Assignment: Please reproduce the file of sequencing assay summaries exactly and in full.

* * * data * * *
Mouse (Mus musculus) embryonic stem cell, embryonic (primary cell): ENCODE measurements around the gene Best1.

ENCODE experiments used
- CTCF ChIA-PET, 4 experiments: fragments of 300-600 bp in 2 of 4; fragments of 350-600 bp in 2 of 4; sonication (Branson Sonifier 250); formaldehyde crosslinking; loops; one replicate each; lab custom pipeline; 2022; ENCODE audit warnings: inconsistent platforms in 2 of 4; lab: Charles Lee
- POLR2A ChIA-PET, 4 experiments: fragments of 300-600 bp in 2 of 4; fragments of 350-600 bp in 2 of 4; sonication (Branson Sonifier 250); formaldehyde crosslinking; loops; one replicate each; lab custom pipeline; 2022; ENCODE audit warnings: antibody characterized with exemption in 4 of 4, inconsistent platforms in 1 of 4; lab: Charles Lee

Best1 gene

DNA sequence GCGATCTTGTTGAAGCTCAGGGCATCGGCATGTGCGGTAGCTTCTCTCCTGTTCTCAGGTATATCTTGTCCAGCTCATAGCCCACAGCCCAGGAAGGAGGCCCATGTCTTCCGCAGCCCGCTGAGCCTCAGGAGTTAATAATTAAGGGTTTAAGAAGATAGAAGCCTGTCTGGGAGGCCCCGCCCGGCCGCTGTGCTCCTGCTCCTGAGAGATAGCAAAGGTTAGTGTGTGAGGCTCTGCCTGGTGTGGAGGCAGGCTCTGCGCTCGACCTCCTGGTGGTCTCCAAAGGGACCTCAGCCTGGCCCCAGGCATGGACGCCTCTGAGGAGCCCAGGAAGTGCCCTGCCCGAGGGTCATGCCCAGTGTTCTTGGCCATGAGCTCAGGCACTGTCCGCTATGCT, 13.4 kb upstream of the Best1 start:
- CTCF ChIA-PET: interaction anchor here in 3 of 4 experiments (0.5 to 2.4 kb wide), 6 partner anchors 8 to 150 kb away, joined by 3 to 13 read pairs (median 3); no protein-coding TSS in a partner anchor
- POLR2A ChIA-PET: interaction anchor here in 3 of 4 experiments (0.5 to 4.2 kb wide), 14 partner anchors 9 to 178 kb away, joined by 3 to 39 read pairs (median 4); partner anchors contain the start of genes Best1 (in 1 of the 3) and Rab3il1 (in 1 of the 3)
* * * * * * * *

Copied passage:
Mouse (Mus musculus) embryonic stem cell, embryonic (primary cell): ENCODE measurements around the gene Best1.

ENCODE experiments used
- CTCF ChIA-PET, 4 experiments: fragments of 300-600 bp in 2 of 4; fragments of 350-600 bp in 2 of 4; sonication (Branson Sonifier 250); formaldehyde crosslinking; loops; one replicate each; lab custom pipeline; 2022; ENCODE audit warnings: inconsistent platforms in 2 of 4; lab: Charles Lee
- POLR2A ChIA-PET, 4 experiments: fragments of 300-600 bp in 2 of 4; fragments of 350-600 bp in 2 of 4; sonication (Branson Sonifier 250); formaldehyde crosslinking; loops; one replicate each; lab custom pipeline; 2022; ENCODE audit warnings: antibody characterized with exemption in 4 of 4, inconsistent platforms in 1 of 4; lab: Charles Lee

Best1 gene

DNA sequence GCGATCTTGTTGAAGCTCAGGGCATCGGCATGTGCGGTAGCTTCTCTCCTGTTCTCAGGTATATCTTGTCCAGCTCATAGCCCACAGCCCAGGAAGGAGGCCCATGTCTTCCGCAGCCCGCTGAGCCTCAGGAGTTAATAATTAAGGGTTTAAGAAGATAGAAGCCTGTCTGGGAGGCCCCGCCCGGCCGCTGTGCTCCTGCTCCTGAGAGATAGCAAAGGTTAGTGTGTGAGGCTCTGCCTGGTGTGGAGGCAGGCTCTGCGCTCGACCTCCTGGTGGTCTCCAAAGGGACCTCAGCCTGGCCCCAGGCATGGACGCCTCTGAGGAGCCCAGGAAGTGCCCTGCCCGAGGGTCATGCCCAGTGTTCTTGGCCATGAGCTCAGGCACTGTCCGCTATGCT, 13.4 kb upstream of the Best1 start:
- CTCF ChIA-PET: interaction anchor here in 3 of 4 experiments (0.5 to 2.4 kb wide), 6 partner anchors 8 to 150 kb away, joined by 3 to 13 read pairs (median 3); no protein-coding TSS in a partner anchor
- POLR2A ChIA-PET: interaction anchor here in 3 of 4 experiments (0.5 to 4.2 kb wide), 14 partner anchors 9 to 178 kb away, joined by 3 to 39 read pairs (median 4); partner anchors contain the start of genes Best1 (in 1 of the 3) and Rab3il1 (in 1 of the 3)